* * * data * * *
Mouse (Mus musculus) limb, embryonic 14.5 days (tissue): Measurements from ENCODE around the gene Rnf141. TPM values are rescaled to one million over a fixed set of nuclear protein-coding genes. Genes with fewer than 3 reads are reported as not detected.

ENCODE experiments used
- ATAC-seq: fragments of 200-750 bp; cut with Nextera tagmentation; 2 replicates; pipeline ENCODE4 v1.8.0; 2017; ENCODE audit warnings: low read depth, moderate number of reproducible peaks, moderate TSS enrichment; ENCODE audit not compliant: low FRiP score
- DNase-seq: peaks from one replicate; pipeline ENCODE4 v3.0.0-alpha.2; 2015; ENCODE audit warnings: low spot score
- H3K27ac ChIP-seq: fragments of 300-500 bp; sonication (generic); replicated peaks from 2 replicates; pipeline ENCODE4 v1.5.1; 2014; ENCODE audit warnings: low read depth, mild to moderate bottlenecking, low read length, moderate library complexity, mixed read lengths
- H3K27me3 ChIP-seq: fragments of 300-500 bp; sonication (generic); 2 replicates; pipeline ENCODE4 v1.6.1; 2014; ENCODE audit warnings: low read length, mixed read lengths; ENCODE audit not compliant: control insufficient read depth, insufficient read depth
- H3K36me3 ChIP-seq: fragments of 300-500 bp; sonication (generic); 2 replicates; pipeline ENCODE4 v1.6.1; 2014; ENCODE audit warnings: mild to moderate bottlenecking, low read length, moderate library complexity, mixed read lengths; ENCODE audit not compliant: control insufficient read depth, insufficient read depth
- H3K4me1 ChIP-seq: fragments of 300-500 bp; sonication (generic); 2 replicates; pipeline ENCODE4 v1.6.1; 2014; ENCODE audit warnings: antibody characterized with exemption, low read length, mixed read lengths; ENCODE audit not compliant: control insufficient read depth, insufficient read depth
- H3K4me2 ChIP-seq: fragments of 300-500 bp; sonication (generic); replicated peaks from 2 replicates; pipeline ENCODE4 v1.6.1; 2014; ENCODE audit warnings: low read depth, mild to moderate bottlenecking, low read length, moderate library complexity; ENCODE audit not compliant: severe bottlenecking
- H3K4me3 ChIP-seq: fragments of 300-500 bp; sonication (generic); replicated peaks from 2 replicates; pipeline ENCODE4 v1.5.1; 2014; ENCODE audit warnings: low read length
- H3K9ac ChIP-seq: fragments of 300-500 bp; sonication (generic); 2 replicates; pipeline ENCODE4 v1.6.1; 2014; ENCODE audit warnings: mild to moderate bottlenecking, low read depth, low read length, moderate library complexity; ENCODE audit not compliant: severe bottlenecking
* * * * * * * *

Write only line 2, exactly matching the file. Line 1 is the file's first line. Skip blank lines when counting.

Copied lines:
ENCODE experiments used